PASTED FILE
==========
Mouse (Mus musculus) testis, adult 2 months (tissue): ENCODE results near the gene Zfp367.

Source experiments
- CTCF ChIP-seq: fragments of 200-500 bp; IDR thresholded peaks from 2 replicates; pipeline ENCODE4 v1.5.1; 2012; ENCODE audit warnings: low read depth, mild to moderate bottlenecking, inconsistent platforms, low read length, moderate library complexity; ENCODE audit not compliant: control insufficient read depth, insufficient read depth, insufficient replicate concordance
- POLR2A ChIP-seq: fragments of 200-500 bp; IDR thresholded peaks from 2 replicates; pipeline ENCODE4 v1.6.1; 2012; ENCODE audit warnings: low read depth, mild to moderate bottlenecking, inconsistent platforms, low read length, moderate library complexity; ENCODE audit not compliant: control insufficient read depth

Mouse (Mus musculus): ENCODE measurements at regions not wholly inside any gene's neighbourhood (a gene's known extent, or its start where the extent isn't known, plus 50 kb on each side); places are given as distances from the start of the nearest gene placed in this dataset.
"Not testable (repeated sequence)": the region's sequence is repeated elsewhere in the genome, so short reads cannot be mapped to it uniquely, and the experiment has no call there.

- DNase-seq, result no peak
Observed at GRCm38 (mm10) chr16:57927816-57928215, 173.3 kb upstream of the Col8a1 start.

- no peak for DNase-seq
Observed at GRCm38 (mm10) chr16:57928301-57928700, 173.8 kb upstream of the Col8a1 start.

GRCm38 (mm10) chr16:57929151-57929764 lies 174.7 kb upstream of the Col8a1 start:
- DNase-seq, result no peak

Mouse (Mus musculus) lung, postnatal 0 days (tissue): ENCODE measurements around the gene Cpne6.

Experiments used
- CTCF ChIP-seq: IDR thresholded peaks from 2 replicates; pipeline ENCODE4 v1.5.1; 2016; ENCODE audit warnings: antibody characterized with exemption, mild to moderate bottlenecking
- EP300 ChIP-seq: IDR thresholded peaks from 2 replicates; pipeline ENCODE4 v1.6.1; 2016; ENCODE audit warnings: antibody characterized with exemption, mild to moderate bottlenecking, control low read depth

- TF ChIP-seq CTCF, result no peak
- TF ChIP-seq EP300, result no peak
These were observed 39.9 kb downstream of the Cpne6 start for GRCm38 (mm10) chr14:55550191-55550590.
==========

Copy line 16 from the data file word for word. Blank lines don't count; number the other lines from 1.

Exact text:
- EP300 ChIP-seq: IDR thresholded peaks from 2 replicates; pipeline ENCODE4 v1.6.1; 2016; ENCODE audit warnings: antibody characterized with exemption, mild to moderate bottlenecking, control low read depth